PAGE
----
that they actually needed to start earning an income --
they were both in grad school --
to ensure the rest of the siblings could get through their schooling
and start to work.
So she shifted her law school classes to evening classes,
and she started to work during the day as a schoolteacher
to bring home an income.
And every day, she would actually get off a bus
at the end of her evening law school classes
on the streets of Calcutta.
Now, mind you,
this is a woman who wasn't used to taking public transportation at all,
let alone at night.
And as she would get off the bus,
she would take about a seven- to eight-minute walk to her home
from the bus stop
on a street that was largely deserted,
because it was a residential street
with some shops that closed around 8pm or a little bit before that.
One day, a store owner was closing his store a little bit later than usual,
because there was a customer who had actually left a little bit later.
And he saw my mother get off the bus.
He waited for her.
He actually knew the family.
The store had been in the neighborhood for more than 20 years,
so he knew her since she was a baby.
He watched her walk to the street that her house was on,
turned off the lights, shut the store and went home.
From the next day, he found that he waited for her every single day
until he she made her way to her own house.
Other store owners on that same street suddenly noticed this one store
that was open longer,
and suddenly started to see a bunch of end-of-day customers walk in
to buy odds and ends that,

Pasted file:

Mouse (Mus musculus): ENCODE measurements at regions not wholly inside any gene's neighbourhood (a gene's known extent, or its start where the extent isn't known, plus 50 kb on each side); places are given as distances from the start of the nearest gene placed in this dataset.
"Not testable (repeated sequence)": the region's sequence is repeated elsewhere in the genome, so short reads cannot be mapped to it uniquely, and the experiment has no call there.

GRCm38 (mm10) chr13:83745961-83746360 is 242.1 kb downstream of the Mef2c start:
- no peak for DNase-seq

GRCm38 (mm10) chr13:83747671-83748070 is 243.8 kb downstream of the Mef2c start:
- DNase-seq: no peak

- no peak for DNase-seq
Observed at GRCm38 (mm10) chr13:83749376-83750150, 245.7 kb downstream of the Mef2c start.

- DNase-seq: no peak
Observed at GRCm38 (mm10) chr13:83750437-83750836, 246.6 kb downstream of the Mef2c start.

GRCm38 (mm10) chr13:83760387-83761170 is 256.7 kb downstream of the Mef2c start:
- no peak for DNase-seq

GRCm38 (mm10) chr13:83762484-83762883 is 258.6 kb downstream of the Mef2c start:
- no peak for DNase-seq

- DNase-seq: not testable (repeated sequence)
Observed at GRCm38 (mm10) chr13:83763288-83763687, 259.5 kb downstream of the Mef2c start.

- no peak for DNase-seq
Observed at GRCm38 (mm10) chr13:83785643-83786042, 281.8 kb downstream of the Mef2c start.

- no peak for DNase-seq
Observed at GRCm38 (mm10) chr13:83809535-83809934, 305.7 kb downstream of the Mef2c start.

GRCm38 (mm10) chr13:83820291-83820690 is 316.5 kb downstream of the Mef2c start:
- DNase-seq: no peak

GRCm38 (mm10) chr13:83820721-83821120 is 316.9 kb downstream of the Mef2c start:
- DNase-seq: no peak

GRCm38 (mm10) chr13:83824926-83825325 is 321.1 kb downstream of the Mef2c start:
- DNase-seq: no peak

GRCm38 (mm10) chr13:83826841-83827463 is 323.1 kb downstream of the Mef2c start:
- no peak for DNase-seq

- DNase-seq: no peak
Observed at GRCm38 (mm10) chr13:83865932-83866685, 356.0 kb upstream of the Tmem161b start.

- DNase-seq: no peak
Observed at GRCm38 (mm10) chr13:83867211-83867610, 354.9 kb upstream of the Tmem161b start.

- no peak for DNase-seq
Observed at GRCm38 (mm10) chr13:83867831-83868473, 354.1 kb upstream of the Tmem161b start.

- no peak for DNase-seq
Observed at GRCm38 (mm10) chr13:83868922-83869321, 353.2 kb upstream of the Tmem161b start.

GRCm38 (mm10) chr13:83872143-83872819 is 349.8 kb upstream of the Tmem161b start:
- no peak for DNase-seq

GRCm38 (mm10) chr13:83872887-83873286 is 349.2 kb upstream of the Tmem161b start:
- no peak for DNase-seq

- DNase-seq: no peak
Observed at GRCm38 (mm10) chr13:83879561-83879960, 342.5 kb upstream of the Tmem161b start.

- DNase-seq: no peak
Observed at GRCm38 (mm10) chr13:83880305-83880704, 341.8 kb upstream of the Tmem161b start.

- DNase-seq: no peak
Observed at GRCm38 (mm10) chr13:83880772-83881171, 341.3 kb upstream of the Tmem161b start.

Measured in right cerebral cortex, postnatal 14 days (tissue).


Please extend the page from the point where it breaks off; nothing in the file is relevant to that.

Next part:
from after their long day from work and their commute home,
realized they hadn't picked up for the next morning.
Some people who came in the mornings also started to come the night before.
A few of the storekeepers decided that actually what was happening
was he was monopolizing a bunch of customers,
and they started to keep their store lights on
and keep their shop open till 9 o'clock.
From that time on, my mother had a lit street
with plenty of activity on the street.
I believe that that store owner was my mother's co-conspirator.
Because of him,
a small change to what was conventional on that street at the time
allowed for her and her family
to do something that was completely unconventional.
A woman her age from an upper-middle-class family
actually got married at that age
or studied in grad school with the protection of their family.
Because of that store owner,
all of my mother's siblings went on to become engineers,
lawyers, accountants and teachers,
and my mother went on to become a lawyer.
The world needs co-conspirators.
As we get into a complex environment where more and more complex problems exist
and we need to find more solutions,
we need unconventional people in our boardrooms and at the table.
For that to happen,
we need co-conspirators.
In my own life,
whether it's because of my gender,
my ethnicity or sometimes,
as I've been living in this part of the world for over a decade, my accent,
I'm often perceived to be unconventional.
It's my co-conspirators that have shown me the path forward,
and actually, it's my co-conspirators that keep me seeking out
the unconventional paths to go down.
So what I'd like to ask of all of you today
is that you look around and find the people
that inspire you to co-conspire.
I promise you that your empathy
and your courage
will change someone's life
and may even change the world.
Thank you.


To challenge the status quo, find a "co-conspirator" | Ipsita Dasgupta

27 分類 收藏
林宜悉 發佈於 2020 年 3 月 26 日